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What could Russian discounter Mere mean for the UK?

Decades after Lidl and Aldi arrived in the UK, delivering a shock to the big four that still resonates today, a new discounter force is coming. What's more, it's one that promises to make those two seem positively expensive. As revealed by The Grocer in May, Russian discounter Mere says it will be 20%-30% cheaper than any existing UK grocer.

In essence, it wants to shake up the market in the way Aldi and Lidl did in the 1990s. So, what do we know about the retailer? And what could its arrival mean for UK grocery?

For now, Mere is very much in the planning phase. Its first store is set to open in Preston in mid-July, representing a slight delay to an earlier target of the second half of June. That's to be followed by three more this year: in Castleford, West Yorkshire, Mold, Flintshire, and Caldicot, Monmouthshire.

But as revealed by The Grocer last week, its longer-term plans are far more ambitious. Mere is aiming for more than 300 UK stores in the next eight to 10 years, a rate of growth not dissimilar to that of Aldi and Lidl. Given the track record of its Russian parent Torgservis, the goal seems well within reach.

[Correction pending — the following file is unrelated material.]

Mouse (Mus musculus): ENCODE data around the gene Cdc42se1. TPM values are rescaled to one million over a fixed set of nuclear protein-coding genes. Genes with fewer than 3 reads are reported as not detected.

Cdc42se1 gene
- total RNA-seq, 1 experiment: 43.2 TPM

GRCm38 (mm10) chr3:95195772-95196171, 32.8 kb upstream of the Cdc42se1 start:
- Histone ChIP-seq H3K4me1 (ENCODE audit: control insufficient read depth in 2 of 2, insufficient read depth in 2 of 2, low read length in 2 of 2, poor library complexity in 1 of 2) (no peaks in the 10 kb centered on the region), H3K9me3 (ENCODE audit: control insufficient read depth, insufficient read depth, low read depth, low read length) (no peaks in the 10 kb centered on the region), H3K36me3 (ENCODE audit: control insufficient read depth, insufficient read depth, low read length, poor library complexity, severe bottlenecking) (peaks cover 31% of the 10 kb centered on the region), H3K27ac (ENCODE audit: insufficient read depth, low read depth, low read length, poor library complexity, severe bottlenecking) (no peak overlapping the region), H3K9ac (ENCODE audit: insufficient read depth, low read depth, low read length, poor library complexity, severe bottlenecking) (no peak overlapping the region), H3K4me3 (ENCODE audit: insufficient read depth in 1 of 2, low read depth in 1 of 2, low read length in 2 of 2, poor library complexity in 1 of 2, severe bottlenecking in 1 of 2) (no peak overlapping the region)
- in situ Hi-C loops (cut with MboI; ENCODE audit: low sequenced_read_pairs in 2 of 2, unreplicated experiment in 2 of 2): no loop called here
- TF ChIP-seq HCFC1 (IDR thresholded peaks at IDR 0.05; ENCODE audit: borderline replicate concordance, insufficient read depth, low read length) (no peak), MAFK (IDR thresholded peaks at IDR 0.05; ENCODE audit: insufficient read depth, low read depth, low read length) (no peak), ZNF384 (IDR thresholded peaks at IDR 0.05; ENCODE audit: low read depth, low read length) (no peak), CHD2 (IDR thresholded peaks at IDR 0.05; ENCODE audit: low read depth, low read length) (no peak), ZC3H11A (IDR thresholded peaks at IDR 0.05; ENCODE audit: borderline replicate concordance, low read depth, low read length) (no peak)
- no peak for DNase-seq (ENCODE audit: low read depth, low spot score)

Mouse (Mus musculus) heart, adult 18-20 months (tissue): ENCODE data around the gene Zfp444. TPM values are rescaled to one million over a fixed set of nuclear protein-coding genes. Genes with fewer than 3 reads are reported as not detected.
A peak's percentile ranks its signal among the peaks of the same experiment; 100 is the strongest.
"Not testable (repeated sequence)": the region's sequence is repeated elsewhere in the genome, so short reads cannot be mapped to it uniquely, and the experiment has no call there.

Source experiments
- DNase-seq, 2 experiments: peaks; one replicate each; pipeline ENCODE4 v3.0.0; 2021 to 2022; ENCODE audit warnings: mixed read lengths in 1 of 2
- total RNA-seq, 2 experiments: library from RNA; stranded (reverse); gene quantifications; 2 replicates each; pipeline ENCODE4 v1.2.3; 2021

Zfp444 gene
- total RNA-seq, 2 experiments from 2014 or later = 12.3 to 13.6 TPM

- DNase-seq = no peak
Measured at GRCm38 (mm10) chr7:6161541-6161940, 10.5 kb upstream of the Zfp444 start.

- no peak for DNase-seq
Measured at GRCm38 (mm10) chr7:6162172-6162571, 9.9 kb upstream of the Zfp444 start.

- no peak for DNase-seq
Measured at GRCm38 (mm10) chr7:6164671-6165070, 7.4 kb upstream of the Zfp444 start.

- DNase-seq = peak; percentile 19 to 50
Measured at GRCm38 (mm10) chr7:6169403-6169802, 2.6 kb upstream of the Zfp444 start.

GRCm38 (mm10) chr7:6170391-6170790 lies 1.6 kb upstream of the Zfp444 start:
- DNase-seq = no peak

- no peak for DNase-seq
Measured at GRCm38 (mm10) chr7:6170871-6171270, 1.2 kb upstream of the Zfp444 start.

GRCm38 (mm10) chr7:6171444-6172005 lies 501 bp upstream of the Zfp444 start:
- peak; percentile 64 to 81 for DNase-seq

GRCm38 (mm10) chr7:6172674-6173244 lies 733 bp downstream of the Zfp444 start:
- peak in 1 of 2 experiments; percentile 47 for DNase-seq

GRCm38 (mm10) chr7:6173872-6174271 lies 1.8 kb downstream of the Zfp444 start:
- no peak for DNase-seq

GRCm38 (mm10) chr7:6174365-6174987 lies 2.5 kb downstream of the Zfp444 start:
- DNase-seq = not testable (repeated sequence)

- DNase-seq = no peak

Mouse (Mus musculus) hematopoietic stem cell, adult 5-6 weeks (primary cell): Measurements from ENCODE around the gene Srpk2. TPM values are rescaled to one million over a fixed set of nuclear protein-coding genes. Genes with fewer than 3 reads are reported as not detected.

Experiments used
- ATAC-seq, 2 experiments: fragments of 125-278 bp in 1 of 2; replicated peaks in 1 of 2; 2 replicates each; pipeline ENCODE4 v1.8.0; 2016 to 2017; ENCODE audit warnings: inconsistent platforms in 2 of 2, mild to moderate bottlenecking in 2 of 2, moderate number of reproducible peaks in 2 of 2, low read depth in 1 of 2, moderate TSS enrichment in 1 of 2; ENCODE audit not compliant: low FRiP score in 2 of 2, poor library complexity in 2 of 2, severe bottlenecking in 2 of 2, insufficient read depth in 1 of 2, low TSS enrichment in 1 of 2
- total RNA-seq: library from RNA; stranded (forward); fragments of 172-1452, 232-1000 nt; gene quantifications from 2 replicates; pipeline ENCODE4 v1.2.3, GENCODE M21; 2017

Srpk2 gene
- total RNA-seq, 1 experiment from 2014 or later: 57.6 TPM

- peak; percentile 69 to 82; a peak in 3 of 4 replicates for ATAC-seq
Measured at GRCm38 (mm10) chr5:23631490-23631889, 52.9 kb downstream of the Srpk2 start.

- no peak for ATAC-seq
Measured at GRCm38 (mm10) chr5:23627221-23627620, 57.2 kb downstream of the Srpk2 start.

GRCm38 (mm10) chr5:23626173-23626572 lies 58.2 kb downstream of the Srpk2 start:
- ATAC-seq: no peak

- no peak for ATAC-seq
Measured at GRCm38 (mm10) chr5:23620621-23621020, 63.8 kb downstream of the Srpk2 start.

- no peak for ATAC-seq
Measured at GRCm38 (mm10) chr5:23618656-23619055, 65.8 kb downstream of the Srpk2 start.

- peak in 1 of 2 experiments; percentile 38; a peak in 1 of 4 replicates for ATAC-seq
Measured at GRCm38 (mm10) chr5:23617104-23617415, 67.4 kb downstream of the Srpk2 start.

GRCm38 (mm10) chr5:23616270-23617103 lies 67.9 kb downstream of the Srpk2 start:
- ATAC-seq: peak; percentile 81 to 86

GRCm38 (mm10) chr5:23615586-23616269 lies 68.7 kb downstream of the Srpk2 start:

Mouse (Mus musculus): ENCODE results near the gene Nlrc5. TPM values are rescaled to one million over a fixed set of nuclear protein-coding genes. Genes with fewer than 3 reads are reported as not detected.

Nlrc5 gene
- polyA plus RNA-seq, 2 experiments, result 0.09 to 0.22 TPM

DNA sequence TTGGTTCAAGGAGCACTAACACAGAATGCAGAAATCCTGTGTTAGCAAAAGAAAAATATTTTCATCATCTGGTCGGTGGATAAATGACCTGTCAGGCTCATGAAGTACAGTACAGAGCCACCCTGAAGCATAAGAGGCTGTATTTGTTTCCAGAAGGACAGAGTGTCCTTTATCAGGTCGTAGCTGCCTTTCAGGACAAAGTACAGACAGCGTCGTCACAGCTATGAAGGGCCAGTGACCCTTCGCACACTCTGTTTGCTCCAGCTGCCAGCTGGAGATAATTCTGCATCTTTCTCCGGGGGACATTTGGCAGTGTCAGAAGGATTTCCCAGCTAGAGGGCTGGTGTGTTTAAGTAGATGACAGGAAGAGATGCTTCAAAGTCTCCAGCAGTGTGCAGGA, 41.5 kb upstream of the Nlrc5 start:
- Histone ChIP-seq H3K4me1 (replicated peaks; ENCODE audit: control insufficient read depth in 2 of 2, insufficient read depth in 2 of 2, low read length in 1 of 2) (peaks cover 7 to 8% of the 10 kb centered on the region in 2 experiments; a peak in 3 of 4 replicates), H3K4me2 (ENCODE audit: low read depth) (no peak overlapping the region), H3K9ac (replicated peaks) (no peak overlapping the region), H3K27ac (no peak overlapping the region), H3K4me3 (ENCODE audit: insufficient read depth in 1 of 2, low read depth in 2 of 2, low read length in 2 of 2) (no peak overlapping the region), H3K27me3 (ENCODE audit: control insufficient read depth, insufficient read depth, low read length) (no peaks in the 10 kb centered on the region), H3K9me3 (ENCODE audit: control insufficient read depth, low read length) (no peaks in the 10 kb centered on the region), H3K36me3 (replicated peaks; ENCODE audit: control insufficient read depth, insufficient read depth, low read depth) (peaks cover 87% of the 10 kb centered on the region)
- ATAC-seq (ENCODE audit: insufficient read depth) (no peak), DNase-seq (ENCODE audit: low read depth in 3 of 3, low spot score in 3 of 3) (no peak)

Founded in 2009 in Krasnoyarsk in Siberia by entrepreneur brothers Sergei and Andrei Schneider, within a decade it had about 1,000 stores in Russia, where it trades as Svetofor, meaning 'traffic light'. Russian market research agency Infoline-Analytika calculated its 2018 sales at close to EUR1bn.

Mere Preston By 2020, Svetofor had become the sixth-largest Russian food retailer by market share, according to Statista.